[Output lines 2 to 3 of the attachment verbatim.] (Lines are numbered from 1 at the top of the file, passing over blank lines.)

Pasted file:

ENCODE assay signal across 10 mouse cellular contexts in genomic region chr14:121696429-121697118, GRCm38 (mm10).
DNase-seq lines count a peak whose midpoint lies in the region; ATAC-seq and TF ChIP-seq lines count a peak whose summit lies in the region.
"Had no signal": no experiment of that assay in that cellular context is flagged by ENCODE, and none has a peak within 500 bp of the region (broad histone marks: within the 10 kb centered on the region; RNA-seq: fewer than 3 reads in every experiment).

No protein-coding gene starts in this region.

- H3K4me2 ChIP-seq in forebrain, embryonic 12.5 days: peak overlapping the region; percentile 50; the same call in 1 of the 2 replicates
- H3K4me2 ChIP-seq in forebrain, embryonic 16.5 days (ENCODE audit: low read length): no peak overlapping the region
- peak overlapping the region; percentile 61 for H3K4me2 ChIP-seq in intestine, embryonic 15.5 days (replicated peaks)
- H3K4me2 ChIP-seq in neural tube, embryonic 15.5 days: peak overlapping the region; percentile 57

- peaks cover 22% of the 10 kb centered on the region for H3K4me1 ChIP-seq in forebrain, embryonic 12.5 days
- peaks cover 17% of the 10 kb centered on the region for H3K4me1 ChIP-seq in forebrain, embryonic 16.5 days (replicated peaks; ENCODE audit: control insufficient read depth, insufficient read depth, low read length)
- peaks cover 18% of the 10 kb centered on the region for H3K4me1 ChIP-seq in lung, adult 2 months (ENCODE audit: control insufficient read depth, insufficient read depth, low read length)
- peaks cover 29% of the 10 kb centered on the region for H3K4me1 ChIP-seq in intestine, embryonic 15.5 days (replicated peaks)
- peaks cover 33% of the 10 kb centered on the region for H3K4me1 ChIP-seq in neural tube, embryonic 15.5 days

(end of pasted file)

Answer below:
DNase-seq lines count a peak whose midpoint lies in the region; ATAC-seq and TF ChIP-seq lines count a peak whose summit lies in the region.
"Had no signal": no experiment of that assay in that cellular context is flagged by ENCODE, and none has a peak within 500 bp of the region (broad histone marks: within the 10 kb centered on the region; RNA-seq: fewer than 3 reads in every experiment).